At The Table Too Long

By Lucy Harbron - 18:52

My eyes have been wandering, fatigued with familiarity and flirting with my next go round. I’ve never sickened myself of a name but I’m catching myself yawn at these faults I’m too lazy to fix, too frugal to go down that way, so bored of talking to you about.

And I wake up to another day. I didn’t think we could spend any more time together, that there must be a cap off. A tick on a list to say you’ve done your bit, like a friend who knows all your best stories and you’re now past your prime, a friend that knows you so well they process your feelings for you and tell you it back in simple words you might understand. A best friend like that, cut and dry, pressure off from a point. But we’ve been sat here for months now and all the walls keep growing yellower and yellower with the stain of our conversation and I’ve never noticed the wallpaper before. Did you put it up? 

I’m getting terrible visions of marriage. Is this what five weeks after I do feels like? A kind of breathless exhaustion every time you think about it too much, catch eyes on already bad days and hold eyelashes to spiral down into the fearful definition of forever. No outs here. Just me and you, me, with only death as a door and divorce out of the question without burning all the nerves away. It’s a lot.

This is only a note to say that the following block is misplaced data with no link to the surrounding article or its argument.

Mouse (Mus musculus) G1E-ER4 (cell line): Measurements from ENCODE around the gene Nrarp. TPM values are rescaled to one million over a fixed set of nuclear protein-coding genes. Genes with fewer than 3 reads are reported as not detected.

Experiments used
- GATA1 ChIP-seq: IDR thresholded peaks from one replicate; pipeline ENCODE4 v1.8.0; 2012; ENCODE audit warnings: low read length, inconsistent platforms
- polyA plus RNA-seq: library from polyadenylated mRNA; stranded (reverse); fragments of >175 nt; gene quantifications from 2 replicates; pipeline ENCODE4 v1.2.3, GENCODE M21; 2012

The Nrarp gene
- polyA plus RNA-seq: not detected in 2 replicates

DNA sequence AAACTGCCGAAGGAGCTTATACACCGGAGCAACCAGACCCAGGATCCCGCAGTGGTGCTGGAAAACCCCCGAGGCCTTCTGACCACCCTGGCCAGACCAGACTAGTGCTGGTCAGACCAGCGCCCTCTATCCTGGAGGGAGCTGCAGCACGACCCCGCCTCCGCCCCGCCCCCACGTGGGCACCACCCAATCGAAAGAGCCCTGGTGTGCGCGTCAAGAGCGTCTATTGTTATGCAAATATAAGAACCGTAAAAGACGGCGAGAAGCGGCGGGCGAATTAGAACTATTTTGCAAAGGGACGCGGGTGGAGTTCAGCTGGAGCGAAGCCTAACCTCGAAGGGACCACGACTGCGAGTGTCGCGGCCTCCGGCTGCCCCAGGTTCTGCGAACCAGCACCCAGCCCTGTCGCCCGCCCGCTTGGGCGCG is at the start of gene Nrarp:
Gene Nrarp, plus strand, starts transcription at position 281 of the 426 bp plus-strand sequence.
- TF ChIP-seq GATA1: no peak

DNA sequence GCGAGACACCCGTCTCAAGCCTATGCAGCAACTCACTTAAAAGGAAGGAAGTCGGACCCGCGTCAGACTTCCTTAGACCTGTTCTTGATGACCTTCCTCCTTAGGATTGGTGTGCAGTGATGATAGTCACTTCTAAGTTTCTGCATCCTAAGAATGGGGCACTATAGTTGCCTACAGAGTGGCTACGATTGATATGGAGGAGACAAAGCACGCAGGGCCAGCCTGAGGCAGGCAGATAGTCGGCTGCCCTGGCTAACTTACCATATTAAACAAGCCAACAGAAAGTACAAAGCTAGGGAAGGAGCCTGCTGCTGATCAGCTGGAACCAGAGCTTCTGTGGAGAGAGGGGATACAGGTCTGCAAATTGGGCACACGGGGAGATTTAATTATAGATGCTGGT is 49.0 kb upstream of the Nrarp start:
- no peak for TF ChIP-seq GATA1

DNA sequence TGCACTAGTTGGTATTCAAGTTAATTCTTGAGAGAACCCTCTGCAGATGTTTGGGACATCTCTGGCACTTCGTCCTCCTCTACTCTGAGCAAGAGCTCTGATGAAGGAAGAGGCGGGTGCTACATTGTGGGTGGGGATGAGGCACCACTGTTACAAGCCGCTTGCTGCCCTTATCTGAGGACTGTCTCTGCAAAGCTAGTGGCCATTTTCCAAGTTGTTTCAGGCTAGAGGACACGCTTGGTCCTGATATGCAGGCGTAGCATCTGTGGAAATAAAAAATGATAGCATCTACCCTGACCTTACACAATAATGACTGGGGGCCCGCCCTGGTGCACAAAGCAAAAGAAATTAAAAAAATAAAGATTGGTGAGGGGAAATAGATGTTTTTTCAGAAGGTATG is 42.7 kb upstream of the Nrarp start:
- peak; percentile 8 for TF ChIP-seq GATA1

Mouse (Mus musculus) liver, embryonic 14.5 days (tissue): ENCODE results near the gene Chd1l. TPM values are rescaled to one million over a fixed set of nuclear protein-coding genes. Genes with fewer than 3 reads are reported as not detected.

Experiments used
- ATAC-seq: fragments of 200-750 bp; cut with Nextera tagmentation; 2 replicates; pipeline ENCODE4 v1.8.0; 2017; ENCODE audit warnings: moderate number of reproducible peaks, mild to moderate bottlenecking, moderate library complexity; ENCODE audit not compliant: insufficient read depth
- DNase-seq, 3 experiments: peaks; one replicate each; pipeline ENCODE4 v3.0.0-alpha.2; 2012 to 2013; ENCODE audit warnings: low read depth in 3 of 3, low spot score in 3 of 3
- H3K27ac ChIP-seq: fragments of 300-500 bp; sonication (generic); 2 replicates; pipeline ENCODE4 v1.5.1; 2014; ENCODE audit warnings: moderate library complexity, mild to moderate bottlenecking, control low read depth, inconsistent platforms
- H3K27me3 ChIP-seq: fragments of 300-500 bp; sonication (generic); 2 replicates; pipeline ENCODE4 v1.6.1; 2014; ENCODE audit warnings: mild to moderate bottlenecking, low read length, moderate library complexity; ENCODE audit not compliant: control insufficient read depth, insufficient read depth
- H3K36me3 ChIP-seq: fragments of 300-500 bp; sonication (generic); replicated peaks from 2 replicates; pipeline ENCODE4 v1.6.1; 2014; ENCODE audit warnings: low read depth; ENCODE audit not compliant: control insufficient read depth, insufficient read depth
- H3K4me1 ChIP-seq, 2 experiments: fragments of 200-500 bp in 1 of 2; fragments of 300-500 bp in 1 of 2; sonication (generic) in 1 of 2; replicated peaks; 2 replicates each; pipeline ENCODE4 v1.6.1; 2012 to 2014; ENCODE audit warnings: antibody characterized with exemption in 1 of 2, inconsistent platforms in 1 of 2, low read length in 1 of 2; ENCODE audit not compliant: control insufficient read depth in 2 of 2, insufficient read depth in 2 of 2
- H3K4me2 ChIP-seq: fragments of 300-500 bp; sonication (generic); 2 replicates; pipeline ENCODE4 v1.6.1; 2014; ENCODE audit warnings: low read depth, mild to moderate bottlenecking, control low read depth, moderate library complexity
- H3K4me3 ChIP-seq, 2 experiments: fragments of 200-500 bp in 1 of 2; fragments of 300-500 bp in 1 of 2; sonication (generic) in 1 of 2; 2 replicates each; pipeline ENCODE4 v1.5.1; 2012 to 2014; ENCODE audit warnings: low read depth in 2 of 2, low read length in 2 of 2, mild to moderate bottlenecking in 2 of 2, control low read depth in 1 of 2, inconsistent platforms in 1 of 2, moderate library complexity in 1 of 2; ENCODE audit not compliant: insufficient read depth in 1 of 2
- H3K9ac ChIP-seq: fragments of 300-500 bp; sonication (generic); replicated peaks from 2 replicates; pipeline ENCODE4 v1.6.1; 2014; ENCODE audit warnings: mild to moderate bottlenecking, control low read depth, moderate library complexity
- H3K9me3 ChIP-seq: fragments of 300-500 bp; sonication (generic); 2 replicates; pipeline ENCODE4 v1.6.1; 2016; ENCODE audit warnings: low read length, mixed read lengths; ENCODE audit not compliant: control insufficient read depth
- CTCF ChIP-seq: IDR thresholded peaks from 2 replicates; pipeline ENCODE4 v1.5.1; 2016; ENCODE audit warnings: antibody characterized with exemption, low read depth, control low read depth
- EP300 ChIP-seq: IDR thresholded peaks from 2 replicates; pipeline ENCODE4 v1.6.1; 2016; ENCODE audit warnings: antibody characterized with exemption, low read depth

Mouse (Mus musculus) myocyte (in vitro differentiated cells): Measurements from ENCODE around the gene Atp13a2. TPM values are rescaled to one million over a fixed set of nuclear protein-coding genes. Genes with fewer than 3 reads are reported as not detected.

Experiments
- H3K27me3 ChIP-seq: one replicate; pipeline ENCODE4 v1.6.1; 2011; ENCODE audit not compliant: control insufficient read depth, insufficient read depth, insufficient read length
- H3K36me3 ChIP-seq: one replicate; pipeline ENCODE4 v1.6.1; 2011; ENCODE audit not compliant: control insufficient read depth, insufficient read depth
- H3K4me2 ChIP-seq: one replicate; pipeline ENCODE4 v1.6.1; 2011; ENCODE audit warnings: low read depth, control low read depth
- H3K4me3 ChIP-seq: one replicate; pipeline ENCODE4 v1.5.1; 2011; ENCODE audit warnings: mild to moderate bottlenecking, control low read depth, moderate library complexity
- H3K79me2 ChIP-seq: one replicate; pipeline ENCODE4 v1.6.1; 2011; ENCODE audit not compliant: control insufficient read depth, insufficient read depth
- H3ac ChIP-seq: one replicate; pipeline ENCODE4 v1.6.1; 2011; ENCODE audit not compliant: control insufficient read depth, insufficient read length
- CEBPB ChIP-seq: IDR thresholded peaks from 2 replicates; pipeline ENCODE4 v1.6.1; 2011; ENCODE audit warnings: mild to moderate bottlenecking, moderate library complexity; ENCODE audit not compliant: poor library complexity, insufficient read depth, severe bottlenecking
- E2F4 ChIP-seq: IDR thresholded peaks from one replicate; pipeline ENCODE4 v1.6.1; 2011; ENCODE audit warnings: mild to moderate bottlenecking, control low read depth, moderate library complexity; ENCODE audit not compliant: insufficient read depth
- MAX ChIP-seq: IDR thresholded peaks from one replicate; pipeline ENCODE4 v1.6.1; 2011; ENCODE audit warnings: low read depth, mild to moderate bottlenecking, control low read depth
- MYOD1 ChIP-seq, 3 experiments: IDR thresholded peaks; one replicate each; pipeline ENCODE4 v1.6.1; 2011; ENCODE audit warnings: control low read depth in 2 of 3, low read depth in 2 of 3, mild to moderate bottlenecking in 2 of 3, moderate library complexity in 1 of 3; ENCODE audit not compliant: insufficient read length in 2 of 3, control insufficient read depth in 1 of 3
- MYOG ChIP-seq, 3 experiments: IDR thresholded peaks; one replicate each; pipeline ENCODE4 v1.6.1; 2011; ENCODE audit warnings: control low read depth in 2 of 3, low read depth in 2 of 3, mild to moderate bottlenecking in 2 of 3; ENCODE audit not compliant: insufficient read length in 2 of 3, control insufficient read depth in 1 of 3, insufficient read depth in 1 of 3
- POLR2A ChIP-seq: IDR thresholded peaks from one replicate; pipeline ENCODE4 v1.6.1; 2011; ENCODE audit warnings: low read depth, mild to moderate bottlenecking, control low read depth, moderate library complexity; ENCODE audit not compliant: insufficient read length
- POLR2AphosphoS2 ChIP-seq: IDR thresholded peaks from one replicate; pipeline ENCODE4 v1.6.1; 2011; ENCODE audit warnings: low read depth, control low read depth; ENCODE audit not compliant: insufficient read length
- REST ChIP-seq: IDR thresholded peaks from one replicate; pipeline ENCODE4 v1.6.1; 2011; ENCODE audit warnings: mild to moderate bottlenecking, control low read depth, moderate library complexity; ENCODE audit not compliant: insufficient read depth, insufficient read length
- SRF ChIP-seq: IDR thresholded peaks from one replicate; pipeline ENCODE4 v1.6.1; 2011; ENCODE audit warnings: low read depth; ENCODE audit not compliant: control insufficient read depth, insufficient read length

But you know I liked our drinks in the honeymoon phase, dressing up to sit together in a different room as a treat, when you let me not feel silly wearing heels in the kitchen and we concocted sweet poisons, shaking jam into gin with an ever-encouraging inner monologue that sounded like us laughing together.

Then there’s always a splinter and it can never be enough for long enough. Wake up and say hello, testing out tones and prepared for minor, squeezing my eyes together as tight as I can like a reset button that does nothing but click. I’ve started waiting for this side of you at the door of our attic and you hide the keys behind your back again, jingle as I do my series of activities where you demand more from me to get less of you, interrupting as I tell you again I’m trying.

This is that conversation; sat at the table with nothing to promise but effort. 

We have the talk daily, reaffirming with changing conviction, as the room glows fluorescent and I squeeze the promise from my squashed lungs.

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